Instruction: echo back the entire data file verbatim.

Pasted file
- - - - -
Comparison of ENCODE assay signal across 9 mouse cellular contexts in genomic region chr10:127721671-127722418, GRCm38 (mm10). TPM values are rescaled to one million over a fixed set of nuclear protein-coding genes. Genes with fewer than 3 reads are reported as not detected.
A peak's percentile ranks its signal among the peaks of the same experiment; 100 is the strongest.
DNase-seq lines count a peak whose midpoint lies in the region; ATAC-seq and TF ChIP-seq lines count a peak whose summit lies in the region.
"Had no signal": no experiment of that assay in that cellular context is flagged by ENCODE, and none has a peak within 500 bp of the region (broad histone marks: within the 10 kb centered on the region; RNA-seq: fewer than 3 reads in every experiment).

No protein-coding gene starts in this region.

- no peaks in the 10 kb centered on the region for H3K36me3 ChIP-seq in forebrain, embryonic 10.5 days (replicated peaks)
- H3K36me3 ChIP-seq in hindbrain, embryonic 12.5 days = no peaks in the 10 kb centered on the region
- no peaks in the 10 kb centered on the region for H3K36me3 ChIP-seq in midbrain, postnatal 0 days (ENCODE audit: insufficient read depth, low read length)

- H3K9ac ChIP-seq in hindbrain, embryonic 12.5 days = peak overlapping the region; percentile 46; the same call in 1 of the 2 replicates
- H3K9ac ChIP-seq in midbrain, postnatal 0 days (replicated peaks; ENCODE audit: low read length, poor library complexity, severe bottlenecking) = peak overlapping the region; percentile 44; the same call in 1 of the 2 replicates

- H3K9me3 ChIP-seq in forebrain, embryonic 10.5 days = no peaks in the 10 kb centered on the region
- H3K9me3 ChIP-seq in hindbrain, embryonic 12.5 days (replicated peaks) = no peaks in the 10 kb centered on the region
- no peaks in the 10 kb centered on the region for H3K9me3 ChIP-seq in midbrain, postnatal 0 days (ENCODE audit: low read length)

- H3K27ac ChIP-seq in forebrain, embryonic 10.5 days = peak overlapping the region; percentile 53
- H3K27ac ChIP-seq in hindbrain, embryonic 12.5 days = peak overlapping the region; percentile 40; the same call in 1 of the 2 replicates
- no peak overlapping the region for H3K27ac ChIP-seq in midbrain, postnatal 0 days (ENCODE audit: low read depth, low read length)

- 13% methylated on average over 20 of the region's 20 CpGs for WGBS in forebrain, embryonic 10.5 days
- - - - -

Comparison of ENCODE assay signal across 9 mouse cellular contexts in genomic region chr10:127721671-127722418, GRCm38 (mm10). TPM values are rescaled to one million over a fixed set of nuclear protein-coding genes. Genes with fewer than 3 reads are reported as not detected.
A peak's percentile ranks its signal among the peaks of the same experiment; 100 is the strongest.
DNase-seq lines count a peak whose midpoint lies in the region; ATAC-seq and TF ChIP-seq lines count a peak whose summit lies in the region.
"Had no signal": no experiment of that assay in that cellular context is flagged by ENCODE, and none has a peak within 500 bp of the region (broad histone marks: within the 10 kb centered on the region; RNA-seq: fewer than 3 reads in every experiment).

No protein-coding gene starts in this region.

- no peaks in the 10 kb centered on the region for H3K36me3 ChIP-seq in forebrain, embryonic 10.5 days (replicated peaks)
- H3K36me3 ChIP-seq in hindbrain, embryonic 12.5 days = no peaks in the 10 kb centered on the region
- no peaks in the 10 kb centered on the region for H3K36me3 ChIP-seq in midbrain, postnatal 0 days (ENCODE audit: insufficient read depth, low read length)

- H3K9ac ChIP-seq in hindbrain, embryonic 12.5 days = peak overlapping the region; percentile 46; the same call in 1 of the 2 replicates
- H3K9ac ChIP-seq in midbrain, postnatal 0 days (replicated peaks; ENCODE audit: low read length, poor library complexity, severe bottlenecking) = peak overlapping the region; percentile 44; the same call in 1 of the 2 replicates

- H3K9me3 ChIP-seq in forebrain, embryonic 10.5 days = no peaks in the 10 kb centered on the region
- H3K9me3 ChIP-seq in hindbrain, embryonic 12.5 days (replicated peaks) = no peaks in the 10 kb centered on the region
- no peaks in the 10 kb centered on the region for H3K9me3 ChIP-seq in midbrain, postnatal 0 days (ENCODE audit: low read length)

- H3K27ac ChIP-seq in forebrain, embryonic 10.5 days = peak overlapping the region; percentile 53
- H3K27ac ChIP-seq in hindbrain, embryonic 12.5 days = peak overlapping the region; percentile 40; the same call in 1 of the 2 replicates
- no peak overlapping the region for H3K27ac ChIP-seq in midbrain, postnatal 0 days (ENCODE audit: low read depth, low read length)

- 13% methylated on average over 20 of the region's 20 CpGs for WGBS in forebrain, embryonic 10.5 days